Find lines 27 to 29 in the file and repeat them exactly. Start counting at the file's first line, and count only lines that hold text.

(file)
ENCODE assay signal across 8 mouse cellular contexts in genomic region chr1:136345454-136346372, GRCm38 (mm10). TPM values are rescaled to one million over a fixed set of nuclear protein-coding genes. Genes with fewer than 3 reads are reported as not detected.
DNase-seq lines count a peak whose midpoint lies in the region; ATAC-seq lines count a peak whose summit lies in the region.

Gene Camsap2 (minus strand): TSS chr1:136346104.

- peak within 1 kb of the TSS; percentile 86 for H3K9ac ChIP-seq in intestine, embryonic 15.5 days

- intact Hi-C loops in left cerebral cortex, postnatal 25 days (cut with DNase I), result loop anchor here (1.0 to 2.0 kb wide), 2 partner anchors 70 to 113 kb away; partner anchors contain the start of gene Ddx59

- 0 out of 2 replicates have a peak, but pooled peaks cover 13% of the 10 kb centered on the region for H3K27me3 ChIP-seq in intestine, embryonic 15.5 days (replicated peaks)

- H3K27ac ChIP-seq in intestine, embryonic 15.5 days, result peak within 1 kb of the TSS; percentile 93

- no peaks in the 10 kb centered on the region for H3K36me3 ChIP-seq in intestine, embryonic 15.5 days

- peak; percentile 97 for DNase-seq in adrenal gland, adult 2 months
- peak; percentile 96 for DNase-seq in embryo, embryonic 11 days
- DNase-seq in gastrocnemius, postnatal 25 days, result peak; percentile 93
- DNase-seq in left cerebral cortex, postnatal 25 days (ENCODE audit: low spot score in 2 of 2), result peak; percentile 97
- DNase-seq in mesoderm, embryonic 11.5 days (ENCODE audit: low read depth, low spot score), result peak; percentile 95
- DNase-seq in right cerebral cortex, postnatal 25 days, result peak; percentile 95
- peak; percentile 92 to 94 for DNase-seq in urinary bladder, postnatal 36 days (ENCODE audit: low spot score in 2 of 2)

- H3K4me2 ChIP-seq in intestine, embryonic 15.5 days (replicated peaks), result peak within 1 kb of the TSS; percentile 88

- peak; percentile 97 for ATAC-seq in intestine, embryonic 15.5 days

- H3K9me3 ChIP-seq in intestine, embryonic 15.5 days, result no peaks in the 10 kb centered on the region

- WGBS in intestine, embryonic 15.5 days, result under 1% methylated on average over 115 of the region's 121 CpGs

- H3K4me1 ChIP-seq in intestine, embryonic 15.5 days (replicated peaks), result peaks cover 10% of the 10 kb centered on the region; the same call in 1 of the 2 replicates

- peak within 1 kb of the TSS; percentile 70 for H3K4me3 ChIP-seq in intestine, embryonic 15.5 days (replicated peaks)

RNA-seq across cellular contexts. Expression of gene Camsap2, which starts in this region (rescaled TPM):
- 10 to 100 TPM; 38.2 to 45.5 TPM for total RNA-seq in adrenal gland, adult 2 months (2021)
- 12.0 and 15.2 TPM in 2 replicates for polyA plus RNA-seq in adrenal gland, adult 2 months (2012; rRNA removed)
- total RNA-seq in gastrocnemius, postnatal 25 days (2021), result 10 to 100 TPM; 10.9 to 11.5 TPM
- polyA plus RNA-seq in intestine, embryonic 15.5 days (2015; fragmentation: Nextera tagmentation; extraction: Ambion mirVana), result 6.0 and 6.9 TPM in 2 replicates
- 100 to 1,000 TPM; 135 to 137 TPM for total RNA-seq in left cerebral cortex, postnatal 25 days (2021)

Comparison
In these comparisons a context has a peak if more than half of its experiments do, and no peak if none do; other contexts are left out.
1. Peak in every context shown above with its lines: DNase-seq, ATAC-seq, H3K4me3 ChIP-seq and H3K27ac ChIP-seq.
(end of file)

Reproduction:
- 100 to 1,000 TPM; 135 to 137 TPM for total RNA-seq in left cerebral cortex, postnatal 25 days (2021)

Comparison
In these comparisons a context has a peak if more than half of its experiments do, and no peak if none do; other contexts are left out.